It’s hard to imagine that AT&T’s $48.5 billion merger with satellite TV service provider DirecTV will result in increased competition for consumers. That said, I’m sure AT&T will do its best to “prove” this will indeed be the end result.
But reasonably speaking, there are a few things you can probably expect to happen should that merger gain approval from federal regulators.
Media consolidation as a business strategy
To really understand what effect a ATT-DirecTV merger would have on competition, you’ll have to think about the long term. Should federal regulators approve this deal, it will solidify the notion that consolidation is the most reasonable path for media companies looking for a solid business strategy.
That’s the wrong message we should be sending to these companies, which could be spending billions of dollars to innovate and upgrade existing services to grow the business instead of just merging.
“For the amount of money and debt AT&T and Comcast are collectively shelling out for their respective mega-deals, they could deploy super-fast, gigabit-fiber broadband service to every single home in America,” president of media advocacy group Free Press Craig Aaron said in a statement to VentureBeat.
“But these companies don’t care about providing better services or even connecting more Americans. It’s about eliminating the last shred of competition in a communications sector that’s already dominated by too few players,” he added.
Fewer real choices
A DirecTV service under AT&T might actually have more clout than the current iteration, but that would come at a cost that may not manifest itself for years. AT&T already has relationships for content licensing through its Uverse cable TV service, which could be used or combined when negotiating for DirecTV.
Why does this matter? Well, basically it means that Uverse and DirecTV’s programming will likely be very similar if not identical over the next few years. That means you’ve got one less choice for a pay TV service if you’re unhappy with AT&T as a cable TV provider.
“I’m skeptical that this deal is in consumers’ best interest,” said Sen. Al Franken (D-Minn.) in a statement about the merger.
“We’re moving toward an industry with fewer competitors — where corporations are getting bigger and bigger and gaining more and more control over the distribution of information. This hurts innovation, and it’s bad for consumers, who have been getting squeezed by higher bills.”
Franken said he plans to raise these issues with his fellow members of Congress.
AT&T likely wants this DirecTV merger to go through so that it can bundle the TV service along with its wireless cellphone plans. Both of these services are available nationwide, which would give AT&T an advantage over other carriers who don’t have a national option for bundling.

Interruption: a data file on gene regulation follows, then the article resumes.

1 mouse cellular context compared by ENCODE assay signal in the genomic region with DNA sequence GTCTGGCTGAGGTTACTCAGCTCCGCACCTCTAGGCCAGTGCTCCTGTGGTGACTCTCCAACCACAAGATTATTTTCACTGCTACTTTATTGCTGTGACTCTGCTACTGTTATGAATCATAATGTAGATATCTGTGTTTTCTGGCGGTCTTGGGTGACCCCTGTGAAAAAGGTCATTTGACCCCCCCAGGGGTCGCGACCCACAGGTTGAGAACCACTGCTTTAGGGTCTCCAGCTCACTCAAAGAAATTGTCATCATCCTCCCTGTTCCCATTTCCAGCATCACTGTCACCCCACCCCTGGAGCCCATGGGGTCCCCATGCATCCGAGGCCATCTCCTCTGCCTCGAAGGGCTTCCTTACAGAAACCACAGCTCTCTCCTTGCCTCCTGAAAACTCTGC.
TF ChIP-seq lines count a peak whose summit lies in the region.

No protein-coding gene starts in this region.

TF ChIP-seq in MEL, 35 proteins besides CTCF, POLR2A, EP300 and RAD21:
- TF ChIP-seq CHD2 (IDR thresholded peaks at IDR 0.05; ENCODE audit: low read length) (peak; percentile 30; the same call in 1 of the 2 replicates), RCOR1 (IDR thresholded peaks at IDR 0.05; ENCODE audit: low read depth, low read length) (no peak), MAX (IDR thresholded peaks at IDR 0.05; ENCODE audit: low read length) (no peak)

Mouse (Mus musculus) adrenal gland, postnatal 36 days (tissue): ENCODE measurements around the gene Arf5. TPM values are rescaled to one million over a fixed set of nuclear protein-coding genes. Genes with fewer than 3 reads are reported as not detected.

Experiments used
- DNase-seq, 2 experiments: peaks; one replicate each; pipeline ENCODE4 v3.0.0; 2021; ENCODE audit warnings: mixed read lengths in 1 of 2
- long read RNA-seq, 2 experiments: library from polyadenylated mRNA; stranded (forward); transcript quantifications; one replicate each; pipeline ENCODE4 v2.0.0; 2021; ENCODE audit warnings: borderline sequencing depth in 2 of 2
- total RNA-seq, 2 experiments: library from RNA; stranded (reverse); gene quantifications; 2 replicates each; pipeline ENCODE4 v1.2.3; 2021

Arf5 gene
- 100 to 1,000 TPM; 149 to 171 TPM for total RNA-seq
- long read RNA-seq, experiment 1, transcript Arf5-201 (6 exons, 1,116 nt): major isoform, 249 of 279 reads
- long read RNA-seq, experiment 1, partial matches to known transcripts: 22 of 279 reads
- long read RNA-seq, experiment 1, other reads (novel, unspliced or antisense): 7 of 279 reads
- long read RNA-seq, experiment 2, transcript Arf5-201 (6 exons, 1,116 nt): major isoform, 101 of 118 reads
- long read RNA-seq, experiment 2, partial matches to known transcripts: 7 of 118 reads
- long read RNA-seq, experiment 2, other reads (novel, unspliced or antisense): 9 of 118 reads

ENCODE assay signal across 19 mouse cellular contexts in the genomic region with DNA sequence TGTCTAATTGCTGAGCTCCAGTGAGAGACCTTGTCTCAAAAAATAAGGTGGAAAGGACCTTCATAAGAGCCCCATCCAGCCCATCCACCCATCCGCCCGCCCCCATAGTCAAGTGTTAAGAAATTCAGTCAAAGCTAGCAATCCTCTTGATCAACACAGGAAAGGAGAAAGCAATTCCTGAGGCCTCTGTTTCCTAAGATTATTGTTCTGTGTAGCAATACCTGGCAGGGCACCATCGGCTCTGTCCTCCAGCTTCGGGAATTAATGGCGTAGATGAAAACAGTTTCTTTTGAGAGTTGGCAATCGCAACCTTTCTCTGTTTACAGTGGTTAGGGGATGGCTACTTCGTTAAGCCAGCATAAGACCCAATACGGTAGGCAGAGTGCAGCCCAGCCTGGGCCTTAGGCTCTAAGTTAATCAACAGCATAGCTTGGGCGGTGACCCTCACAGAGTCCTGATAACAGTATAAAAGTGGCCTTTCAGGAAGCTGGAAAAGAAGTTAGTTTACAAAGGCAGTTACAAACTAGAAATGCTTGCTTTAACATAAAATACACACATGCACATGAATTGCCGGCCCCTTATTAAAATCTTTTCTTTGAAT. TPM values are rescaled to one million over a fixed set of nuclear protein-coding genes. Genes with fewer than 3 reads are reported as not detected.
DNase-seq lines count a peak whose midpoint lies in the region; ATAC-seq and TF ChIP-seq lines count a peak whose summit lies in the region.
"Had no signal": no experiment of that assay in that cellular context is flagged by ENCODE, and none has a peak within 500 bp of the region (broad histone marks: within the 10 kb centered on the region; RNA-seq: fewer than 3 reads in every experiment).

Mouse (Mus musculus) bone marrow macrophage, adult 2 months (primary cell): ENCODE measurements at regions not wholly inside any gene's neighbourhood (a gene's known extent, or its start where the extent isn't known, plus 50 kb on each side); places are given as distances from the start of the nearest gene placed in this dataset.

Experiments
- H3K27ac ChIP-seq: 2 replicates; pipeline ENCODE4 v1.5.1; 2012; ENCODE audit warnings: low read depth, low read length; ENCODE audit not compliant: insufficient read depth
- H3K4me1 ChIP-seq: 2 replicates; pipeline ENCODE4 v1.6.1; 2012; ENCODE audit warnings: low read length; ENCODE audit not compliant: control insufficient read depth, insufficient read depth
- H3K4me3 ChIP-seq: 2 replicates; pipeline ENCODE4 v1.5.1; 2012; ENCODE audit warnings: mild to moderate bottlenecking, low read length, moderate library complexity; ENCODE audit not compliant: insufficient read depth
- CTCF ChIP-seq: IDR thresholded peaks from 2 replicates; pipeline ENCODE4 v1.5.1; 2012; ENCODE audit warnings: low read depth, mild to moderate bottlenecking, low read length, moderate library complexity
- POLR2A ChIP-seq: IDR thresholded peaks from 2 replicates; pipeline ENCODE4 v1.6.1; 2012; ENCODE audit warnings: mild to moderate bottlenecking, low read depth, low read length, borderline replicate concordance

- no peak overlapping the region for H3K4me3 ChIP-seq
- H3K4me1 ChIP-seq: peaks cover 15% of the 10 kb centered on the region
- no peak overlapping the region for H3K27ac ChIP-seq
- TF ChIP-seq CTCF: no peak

It also allows AT&T to charge more if you don’t want to bundle services while still being able to tell people prices are coming down.
For further proof that prices won’t come down, you need only look to the other massive media-company mashup being discussed, the Comcast-Time Warner Cable merger. Neither of those companies promised lower rates for television or Internet services, citing the high cost of content licensing agreements and expensive costs associated with upgrading existing broadband infrastructure.
Don’t be surprised if the same is true for AT&T, starting with a potentially much more expensive licensing deal to renew DirecTV’s NFL Sunday Ticket.
Of course, AT&T might also get a nice price break after becoming a more powerful player in the pay TV space, too.
“Two providers are going to control well over half of the pay TV market. More than half of all subscribers will belong to AT&T or Comcast. This gives leverage back to the service providers,” IDC analyst Greg Ireland told VentureBeat.
“If you’re the programmer, you have only two major distributors to work with.”
Ireland said this could cause programmers to be a bit more willing to negotiate lower pricing but that willingness is no guarantee the savings will get passed down to consumers.
Appearance of more choice
Should federal regulators approve an AT&T-DirecTV merger, it would likely be after the newly merged company agreed to some stipulations. One of those could be that AT&T has to sell off its existing TV service Uverse to a competitor. (Either that or all Uverse customers would be transitioned to DirecTV.)
Having recently forged a tentative agreement to take a large chunk of subscribers from Comcast-TWC, Charter might be one company that could take these Uverse customers. Alternately, the newly formed SpinCo (a new cable provider entity created by Comcast and Charter, post-Comcast/TWC merger) could also absorb some of those AT&T customers. And let’s not forget Cablevision or Cox.
One important thing to point out here is that none of these competitors are large enough to compensate for the loss of a major TV service provider like DirecTV.
VentureBeat staff writer Mark Sullivan contributed to this article.
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